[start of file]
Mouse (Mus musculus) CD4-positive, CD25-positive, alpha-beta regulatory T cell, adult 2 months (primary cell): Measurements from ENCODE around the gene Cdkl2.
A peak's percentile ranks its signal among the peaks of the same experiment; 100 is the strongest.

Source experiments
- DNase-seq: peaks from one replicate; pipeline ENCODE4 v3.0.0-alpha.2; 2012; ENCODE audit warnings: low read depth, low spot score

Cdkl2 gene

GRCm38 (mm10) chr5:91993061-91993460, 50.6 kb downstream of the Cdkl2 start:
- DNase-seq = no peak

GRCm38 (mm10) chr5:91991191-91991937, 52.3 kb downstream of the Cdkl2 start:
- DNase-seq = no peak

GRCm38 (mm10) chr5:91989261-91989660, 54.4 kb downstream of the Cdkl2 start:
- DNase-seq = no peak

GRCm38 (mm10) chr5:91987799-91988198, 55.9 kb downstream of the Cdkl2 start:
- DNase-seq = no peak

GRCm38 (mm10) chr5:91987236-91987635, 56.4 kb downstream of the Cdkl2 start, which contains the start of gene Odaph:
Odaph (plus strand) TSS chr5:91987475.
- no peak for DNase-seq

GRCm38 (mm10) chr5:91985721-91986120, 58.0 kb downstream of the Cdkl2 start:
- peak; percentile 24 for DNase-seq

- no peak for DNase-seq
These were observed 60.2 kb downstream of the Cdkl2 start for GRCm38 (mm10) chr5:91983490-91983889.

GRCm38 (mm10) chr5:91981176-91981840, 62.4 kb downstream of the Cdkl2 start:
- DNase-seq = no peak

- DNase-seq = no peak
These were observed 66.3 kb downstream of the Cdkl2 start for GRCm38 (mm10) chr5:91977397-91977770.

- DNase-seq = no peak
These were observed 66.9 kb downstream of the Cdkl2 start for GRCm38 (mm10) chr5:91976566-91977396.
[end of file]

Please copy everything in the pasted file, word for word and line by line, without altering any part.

Mouse (Mus musculus) CD4-positive, CD25-positive, alpha-beta regulatory T cell, adult 2 months (primary cell): Measurements from ENCODE around the gene Cdkl2.
A peak's percentile ranks its signal among the peaks of the same experiment; 100 is the strongest.

Source experiments
- DNase-seq: peaks from one replicate; pipeline ENCODE4 v3.0.0-alpha.2; 2012; ENCODE audit warnings: low read depth, low spot score

Cdkl2 gene

GRCm38 (mm10) chr5:91993061-91993460, 50.6 kb downstream of the Cdkl2 start:
- DNase-seq = no peak

GRCm38 (mm10) chr5:91991191-91991937, 52.3 kb downstream of the Cdkl2 start:
- DNase-seq = no peak

GRCm38 (mm10) chr5:91989261-91989660, 54.4 kb downstream of the Cdkl2 start:
- DNase-seq = no peak

GRCm38 (mm10) chr5:91987799-91988198, 55.9 kb downstream of the Cdkl2 start:
- DNase-seq = no peak

GRCm38 (mm10) chr5:91987236-91987635, 56.4 kb downstream of the Cdkl2 start, which contains the start of gene Odaph:
Odaph (plus strand) TSS chr5:91987475.
- no peak for DNase-seq

GRCm38 (mm10) chr5:91985721-91986120, 58.0 kb downstream of the Cdkl2 start:
- peak; percentile 24 for DNase-seq

- no peak for DNase-seq
These were observed 60.2 kb downstream of the Cdkl2 start for GRCm38 (mm10) chr5:91983490-91983889.

GRCm38 (mm10) chr5:91981176-91981840, 62.4 kb downstream of the Cdkl2 start:
- DNase-seq = no peak

- DNase-seq = no peak
These were observed 66.3 kb downstream of the Cdkl2 start for GRCm38 (mm10) chr5:91977397-91977770.

- DNase-seq = no peak
These were observed 66.9 kb downstream of the Cdkl2 start for GRCm38 (mm10) chr5:91976566-91977396.